Liquidity Ratios and QuickBooks 2014 - dummies

Liquidity Ratios and QuickBooks 2014

By Stephen L. Nelson

You can calculate and track liquidity ratios in QuickBooks. Liquidity ratios measure how easily and comfortably a firm can pay its immediate financial obligations and exploit immediate short-term financial opportunities.

For example, everything else being equal, the firm that’s sitting on a large hoard of cash can more easily pay its bills and can take advantage of great opportunities that pop up. (For example, if a competitor gets into trouble and wants to sell valuable assets at fire-sale prices, a very liquid firm with great gobs of cash can more easily exploit such an opportunity.)

Current ratio

The current ratio liquidity measure compares a firm’s current assets with its current liabilities. A firm’s current assets include cash, inventory, accounts receivable, and any other asset that can (or will be) quickly turned into cash.

Most small businesses don’t have much in the way of other current assets, although they may have some, such as short-term investments. Current liabilities include bills that must be paid in the coming year, such as accounts payable, wages payable, taxes payable, and — if you’re borrowing money on a long-term basis, such as through bank loans — the principal portions of the coming year’s payment on a loan.

The following is the exact formula used to calculate the current ratio:

current assets/current liabilities

The simple balance sheet shown gives you an example of how this current ratio formula works. As the table shows, this firm’s current assets equal $50,000. The firm’s only current liability is $20,000 of accounts payable.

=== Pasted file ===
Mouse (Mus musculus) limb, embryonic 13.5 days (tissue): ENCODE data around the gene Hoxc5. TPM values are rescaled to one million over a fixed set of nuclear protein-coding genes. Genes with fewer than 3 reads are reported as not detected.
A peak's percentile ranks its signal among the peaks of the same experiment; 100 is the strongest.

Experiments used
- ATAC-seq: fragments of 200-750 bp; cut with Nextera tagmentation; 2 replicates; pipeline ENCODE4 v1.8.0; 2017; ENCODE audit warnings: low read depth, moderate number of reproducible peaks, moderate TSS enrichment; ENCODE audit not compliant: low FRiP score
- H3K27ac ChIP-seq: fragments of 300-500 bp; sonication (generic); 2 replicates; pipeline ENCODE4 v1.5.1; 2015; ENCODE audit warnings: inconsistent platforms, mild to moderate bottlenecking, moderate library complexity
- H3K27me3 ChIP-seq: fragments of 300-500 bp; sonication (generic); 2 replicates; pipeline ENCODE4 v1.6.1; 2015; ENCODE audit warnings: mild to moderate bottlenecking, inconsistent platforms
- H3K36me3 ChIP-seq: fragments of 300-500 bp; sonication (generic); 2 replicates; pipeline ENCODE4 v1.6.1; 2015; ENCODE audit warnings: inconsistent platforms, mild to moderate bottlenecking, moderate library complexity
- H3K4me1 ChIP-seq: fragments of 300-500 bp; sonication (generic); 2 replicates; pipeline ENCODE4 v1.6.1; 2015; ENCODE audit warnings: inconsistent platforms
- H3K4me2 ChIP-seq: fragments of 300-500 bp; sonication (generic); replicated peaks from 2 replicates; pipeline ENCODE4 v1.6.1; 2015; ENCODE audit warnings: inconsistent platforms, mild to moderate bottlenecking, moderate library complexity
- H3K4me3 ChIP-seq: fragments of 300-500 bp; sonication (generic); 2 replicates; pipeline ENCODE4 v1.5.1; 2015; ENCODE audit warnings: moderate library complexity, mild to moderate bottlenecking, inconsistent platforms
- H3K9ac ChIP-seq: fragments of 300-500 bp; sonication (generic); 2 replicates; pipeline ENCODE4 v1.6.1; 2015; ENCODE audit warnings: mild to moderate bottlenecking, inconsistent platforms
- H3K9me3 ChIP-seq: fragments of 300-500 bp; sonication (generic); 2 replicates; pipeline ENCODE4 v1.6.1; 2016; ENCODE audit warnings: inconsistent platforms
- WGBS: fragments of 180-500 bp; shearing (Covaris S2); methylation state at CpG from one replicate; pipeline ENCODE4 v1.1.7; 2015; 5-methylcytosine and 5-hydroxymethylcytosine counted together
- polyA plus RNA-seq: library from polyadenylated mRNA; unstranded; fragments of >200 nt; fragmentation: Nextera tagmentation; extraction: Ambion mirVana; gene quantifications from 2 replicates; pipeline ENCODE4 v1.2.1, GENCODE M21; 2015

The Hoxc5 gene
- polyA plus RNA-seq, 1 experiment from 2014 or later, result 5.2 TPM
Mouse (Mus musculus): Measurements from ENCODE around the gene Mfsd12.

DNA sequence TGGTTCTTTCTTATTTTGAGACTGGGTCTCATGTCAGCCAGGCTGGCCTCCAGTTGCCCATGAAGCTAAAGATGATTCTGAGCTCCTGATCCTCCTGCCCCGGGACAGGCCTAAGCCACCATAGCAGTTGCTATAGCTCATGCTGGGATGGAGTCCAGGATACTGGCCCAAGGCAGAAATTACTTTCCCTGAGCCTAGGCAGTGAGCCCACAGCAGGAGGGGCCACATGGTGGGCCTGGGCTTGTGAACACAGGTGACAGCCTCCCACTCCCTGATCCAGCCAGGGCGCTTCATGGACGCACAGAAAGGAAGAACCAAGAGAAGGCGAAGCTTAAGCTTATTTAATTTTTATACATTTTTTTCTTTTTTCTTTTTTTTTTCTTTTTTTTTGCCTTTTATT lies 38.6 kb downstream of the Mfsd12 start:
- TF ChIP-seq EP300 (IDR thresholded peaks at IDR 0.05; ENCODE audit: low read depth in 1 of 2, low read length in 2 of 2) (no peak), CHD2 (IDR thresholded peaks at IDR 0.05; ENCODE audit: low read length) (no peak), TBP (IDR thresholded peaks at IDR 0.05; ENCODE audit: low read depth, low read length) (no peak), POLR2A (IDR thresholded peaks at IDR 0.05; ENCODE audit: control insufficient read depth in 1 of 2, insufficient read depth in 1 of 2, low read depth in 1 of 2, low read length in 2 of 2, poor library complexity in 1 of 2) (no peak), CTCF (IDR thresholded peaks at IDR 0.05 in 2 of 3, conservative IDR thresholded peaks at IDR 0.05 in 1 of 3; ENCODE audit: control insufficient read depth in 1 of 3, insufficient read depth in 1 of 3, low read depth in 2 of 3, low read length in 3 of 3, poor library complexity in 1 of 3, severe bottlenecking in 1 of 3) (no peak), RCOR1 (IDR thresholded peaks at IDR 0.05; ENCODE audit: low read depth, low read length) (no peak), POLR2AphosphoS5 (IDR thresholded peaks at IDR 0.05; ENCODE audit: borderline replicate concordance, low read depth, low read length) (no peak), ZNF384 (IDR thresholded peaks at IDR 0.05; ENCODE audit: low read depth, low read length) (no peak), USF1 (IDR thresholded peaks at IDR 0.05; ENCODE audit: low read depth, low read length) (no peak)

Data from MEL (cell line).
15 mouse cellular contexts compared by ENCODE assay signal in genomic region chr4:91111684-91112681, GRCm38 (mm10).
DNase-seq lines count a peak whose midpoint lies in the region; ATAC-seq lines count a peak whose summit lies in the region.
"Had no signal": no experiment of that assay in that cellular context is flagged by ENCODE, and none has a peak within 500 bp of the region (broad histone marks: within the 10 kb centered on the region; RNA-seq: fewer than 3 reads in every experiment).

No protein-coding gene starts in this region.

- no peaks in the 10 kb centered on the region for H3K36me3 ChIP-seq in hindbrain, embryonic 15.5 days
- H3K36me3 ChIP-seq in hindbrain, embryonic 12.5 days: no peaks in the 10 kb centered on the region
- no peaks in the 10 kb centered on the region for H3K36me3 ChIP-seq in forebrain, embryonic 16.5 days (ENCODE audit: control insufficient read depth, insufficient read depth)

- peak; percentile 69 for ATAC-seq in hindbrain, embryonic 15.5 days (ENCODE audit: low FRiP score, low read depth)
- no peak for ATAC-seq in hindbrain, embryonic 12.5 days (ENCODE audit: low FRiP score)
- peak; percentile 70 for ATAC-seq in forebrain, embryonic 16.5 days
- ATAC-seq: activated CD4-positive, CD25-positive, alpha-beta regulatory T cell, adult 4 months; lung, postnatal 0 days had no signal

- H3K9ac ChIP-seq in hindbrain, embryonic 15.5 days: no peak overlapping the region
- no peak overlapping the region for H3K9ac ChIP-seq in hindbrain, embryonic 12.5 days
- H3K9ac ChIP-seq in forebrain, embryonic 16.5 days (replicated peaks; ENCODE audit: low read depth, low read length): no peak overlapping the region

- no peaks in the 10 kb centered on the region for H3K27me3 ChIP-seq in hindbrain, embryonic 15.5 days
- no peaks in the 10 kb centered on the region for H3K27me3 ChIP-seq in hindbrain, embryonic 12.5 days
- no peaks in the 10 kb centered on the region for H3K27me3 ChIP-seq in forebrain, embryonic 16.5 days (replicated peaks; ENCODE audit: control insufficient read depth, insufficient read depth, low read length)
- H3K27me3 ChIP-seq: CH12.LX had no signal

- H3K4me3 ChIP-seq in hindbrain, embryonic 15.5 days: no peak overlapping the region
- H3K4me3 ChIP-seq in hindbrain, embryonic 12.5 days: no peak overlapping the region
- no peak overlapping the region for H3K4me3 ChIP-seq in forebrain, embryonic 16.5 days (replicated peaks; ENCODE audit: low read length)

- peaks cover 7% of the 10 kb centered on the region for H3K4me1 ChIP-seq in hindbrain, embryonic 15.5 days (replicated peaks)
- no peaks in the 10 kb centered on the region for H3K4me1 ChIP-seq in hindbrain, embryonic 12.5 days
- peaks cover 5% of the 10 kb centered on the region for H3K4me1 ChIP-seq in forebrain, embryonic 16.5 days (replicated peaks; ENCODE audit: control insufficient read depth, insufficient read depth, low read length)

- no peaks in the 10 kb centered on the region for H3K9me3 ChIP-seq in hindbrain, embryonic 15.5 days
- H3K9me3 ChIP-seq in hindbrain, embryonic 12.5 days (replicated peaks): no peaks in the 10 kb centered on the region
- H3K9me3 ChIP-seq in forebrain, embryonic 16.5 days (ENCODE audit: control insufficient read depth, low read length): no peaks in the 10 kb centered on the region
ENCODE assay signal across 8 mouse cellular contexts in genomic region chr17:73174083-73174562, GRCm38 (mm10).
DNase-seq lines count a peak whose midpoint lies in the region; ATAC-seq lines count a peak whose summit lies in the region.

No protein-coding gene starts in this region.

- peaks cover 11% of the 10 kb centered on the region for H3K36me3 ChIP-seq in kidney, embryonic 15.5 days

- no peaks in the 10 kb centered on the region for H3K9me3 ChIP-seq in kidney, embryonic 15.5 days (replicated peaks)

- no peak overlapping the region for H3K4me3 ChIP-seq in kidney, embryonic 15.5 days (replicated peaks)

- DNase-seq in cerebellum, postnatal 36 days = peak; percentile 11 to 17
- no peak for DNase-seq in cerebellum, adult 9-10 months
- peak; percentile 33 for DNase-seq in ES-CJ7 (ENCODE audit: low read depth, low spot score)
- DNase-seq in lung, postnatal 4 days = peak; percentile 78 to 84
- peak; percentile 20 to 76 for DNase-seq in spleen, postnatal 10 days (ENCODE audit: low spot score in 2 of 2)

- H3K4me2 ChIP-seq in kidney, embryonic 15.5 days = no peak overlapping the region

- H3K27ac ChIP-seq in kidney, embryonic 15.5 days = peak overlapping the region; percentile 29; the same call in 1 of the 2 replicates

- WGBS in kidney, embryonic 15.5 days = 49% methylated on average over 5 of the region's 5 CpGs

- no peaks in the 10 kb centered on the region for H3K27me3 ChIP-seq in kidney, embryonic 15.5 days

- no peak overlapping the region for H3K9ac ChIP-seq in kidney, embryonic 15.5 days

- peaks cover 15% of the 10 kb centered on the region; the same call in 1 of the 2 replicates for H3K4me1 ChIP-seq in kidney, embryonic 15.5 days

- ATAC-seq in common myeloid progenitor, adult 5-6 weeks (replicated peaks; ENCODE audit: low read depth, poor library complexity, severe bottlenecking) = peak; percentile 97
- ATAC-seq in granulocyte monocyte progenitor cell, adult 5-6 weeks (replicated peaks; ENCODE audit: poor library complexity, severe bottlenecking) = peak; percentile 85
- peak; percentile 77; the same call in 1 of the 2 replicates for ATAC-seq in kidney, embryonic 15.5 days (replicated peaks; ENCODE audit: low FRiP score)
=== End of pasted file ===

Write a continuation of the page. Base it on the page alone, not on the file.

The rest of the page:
A Simple Balance Sheet
Cash $25,000
Inventory 25,000
Current assets $50,000
Fixed assets (net) 270,000
Total assets $320,000
Accounts payable $20,000
Loan payable 100,000
Owner’s equity
S. Nelson, capital 200,000
Total liabilities and owner’s equity $320,000

To calculate the current ratio of the firm described by the balance sheet, you use the following formula:


This formula returns the value 2.5. Therefore, the value 2.5 is this firm’s current ratio.

Here’s a general guideline concerning current ratios: A firm’s current ratio should be a value of 2 or higher. In other words, the firm’s current assets should be double or more than double the firm’s current liabilities.

Acid test ratio

Also known as the quick ratio, the acid test ratio is a more severe measure of a firm’s liquidity. However, it serves the same general purpose as the current ratio. The acid test ratio indicates how easily a firm can meet its current financial obligations and exploit any financial opportunities that pop up.

The following formula is used for calculating the acid test ratio:

(current assets – inventory)/current liabilities

For example, in the case of the business described by the balance sheet shown, you use the following formula to calculate the acid test ratio:


This formula returns the value 1.25. Therefore, the value of 1.25 is this firm’s acid test ratio.

Here’s a guideline for acid test ratio: A firm’s acid test ratio should be a value of 1 or higher. In other words, the current assets after you subtract the inventory should provide enough money to pay the current liabilities.